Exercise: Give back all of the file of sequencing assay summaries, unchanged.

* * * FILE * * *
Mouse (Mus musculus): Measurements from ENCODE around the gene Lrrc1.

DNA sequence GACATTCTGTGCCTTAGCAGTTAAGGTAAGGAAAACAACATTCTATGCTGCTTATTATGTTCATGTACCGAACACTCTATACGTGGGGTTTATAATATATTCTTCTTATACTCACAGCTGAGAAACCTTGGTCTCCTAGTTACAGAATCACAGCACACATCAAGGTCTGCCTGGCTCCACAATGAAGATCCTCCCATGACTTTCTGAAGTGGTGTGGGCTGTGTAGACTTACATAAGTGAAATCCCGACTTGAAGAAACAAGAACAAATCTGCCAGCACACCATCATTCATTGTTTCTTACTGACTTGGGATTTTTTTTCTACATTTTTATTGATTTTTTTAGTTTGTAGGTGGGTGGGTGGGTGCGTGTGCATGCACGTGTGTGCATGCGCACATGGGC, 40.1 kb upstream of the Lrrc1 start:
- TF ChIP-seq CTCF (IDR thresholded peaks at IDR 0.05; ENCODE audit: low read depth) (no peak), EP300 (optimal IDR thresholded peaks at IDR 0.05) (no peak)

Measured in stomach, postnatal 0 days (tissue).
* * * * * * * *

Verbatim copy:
Mouse (Mus musculus): Measurements from ENCODE around the gene Lrrc1.

DNA sequence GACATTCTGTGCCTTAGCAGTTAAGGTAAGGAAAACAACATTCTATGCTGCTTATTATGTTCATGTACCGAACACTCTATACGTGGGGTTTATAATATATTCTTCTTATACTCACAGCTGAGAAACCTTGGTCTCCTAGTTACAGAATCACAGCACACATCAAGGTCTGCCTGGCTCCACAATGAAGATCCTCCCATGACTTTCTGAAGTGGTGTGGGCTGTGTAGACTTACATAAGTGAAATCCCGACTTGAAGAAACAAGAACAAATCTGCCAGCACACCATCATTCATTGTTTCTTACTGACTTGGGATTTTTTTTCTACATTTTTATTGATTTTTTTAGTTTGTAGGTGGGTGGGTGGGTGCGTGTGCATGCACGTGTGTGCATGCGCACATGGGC, 40.1 kb upstream of the Lrrc1 start:
- TF ChIP-seq CTCF (IDR thresholded peaks at IDR 0.05; ENCODE audit: low read depth) (no peak), EP300 (optimal IDR thresholded peaks at IDR 0.05) (no peak)

Measured in stomach, postnatal 0 days (tissue).